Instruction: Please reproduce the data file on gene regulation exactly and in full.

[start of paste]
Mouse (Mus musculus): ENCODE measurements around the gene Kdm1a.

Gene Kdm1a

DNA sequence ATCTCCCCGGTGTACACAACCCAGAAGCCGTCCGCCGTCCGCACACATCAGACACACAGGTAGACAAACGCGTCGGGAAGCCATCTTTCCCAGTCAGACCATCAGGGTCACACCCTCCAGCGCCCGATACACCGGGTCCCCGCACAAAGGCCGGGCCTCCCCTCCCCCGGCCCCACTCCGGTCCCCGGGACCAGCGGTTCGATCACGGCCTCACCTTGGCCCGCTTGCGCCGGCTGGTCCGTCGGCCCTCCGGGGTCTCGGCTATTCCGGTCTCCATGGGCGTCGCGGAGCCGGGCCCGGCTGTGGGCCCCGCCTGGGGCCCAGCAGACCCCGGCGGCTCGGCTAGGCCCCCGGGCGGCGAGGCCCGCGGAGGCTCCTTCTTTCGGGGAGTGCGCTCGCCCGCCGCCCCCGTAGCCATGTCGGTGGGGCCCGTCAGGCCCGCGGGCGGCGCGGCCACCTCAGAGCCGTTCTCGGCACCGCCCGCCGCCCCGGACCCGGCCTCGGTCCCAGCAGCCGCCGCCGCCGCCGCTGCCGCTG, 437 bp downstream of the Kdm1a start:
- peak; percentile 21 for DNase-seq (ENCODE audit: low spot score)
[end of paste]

Mouse (Mus musculus): ENCODE measurements around the gene Kdm1a.

Gene Kdm1a

DNA sequence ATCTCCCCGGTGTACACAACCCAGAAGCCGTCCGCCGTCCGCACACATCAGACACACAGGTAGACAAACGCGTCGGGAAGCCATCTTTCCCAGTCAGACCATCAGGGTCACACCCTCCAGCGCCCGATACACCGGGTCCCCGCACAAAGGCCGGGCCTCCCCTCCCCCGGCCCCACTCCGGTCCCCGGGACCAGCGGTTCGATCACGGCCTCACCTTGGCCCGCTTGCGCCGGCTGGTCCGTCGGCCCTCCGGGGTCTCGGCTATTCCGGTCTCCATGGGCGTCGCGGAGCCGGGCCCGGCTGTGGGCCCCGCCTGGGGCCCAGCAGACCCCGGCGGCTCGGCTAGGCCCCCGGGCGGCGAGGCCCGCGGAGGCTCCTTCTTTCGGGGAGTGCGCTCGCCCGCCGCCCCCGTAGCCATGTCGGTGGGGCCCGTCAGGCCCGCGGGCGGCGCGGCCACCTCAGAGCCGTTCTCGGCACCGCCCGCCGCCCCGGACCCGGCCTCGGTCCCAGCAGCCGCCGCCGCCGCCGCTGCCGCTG, 437 bp downstream of the Kdm1a start:
- peak; percentile 21 for DNase-seq (ENCODE audit: low spot score)